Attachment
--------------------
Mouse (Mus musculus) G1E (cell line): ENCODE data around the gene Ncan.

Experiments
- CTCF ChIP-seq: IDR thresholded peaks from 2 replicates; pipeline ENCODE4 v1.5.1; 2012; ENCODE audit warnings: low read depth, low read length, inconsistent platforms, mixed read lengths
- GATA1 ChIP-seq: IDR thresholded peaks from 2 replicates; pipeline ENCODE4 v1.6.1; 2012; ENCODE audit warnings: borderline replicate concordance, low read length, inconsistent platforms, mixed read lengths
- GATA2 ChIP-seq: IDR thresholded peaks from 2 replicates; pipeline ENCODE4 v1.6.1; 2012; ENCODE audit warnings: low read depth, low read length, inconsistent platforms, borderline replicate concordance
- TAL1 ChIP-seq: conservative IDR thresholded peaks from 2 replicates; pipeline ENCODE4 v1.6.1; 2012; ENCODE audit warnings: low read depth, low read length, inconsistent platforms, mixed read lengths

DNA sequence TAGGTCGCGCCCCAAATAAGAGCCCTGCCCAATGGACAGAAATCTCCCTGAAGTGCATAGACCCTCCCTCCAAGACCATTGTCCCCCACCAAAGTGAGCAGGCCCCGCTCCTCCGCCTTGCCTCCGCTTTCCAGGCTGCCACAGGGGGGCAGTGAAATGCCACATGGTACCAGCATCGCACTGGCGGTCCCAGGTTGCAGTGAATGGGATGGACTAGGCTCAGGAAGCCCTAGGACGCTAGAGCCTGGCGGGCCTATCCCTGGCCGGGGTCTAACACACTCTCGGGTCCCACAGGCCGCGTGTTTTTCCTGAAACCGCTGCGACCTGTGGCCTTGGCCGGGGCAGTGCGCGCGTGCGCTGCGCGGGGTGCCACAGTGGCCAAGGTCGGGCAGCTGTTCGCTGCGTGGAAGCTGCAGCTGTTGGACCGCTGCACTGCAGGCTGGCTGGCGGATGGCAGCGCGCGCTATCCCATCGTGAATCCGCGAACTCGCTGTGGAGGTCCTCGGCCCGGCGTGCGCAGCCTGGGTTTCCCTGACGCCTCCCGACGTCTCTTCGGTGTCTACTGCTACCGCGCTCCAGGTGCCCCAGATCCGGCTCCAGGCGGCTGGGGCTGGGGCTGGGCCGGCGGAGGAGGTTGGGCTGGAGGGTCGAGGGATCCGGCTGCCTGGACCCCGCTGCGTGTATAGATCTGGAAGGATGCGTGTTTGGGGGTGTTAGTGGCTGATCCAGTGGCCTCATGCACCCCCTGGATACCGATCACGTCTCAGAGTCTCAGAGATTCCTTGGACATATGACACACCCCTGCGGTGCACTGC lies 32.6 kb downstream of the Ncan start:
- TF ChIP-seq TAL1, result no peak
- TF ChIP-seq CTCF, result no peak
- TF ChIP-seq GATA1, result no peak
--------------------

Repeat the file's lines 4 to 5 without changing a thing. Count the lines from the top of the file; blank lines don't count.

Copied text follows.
- GATA1 ChIP-seq: IDR thresholded peaks from 2 replicates; pipeline ENCODE4 v1.6.1; 2012; ENCODE audit warnings: borderline replicate concordance, low read length, inconsistent platforms, mixed read lengths
- GATA2 ChIP-seq: IDR thresholded peaks from 2 replicates; pipeline ENCODE4 v1.6.1; 2012; ENCODE audit warnings: low read depth, low read length, inconsistent platforms, borderline replicate concordance